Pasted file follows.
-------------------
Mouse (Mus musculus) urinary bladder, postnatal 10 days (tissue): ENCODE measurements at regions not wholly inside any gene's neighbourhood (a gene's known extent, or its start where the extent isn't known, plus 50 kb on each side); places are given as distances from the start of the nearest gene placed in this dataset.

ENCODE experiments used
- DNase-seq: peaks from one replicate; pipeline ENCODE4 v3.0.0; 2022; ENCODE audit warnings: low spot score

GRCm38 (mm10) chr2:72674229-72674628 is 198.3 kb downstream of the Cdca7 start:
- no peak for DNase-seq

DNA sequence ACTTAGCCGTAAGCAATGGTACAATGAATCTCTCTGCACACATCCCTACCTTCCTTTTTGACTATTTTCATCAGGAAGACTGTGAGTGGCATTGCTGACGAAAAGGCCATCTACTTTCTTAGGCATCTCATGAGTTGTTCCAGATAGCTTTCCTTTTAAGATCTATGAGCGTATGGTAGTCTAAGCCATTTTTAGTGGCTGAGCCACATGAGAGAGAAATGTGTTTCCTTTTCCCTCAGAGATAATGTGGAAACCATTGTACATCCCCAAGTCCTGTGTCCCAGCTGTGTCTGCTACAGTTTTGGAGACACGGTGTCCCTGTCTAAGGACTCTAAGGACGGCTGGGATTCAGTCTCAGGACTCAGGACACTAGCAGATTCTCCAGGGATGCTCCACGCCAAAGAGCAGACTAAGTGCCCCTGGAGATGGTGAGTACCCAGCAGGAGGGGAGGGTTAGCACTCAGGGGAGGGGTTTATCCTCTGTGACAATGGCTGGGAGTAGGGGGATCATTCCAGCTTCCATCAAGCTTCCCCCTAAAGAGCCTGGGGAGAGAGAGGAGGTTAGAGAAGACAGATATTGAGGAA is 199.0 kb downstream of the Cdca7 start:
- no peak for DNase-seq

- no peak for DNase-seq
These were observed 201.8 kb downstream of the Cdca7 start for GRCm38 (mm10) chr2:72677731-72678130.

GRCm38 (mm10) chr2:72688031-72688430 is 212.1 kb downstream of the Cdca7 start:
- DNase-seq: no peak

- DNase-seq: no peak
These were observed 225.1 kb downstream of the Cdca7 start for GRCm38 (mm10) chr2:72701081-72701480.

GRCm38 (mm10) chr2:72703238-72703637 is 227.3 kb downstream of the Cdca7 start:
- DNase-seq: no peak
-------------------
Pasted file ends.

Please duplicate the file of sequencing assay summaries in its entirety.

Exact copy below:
Mouse (Mus musculus) urinary bladder, postnatal 10 days (tissue): ENCODE measurements at regions not wholly inside any gene's neighbourhood (a gene's known extent, or its start where the extent isn't known, plus 50 kb on each side); places are given as distances from the start of the nearest gene placed in this dataset.

ENCODE experiments used
- DNase-seq: peaks from one replicate; pipeline ENCODE4 v3.0.0; 2022; ENCODE audit warnings: low spot score

GRCm38 (mm10) chr2:72674229-72674628 is 198.3 kb downstream of the Cdca7 start:
- no peak for DNase-seq

DNA sequence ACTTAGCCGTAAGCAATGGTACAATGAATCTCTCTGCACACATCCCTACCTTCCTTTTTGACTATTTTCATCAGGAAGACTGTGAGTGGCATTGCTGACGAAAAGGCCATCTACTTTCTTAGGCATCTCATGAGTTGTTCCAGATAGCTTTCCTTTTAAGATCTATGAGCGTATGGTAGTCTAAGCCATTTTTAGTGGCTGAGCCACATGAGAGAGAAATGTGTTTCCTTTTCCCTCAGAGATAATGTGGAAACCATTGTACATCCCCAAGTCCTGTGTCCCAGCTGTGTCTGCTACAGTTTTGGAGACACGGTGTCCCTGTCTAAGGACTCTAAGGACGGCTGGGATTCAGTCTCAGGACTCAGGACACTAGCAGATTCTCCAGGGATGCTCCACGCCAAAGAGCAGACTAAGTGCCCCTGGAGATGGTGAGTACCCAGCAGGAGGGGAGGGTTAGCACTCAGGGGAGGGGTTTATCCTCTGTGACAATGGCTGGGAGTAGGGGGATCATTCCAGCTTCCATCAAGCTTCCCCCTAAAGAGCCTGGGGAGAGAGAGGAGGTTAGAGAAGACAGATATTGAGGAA is 199.0 kb downstream of the Cdca7 start:
- no peak for DNase-seq

- no peak for DNase-seq
These were observed 201.8 kb downstream of the Cdca7 start for GRCm38 (mm10) chr2:72677731-72678130.

GRCm38 (mm10) chr2:72688031-72688430 is 212.1 kb downstream of the Cdca7 start:
- DNase-seq: no peak

- DNase-seq: no peak
These were observed 225.1 kb downstream of the Cdca7 start for GRCm38 (mm10) chr2:72701081-72701480.

GRCm38 (mm10) chr2:72703238-72703637 is 227.3 kb downstream of the Cdca7 start:
- DNase-seq: no peak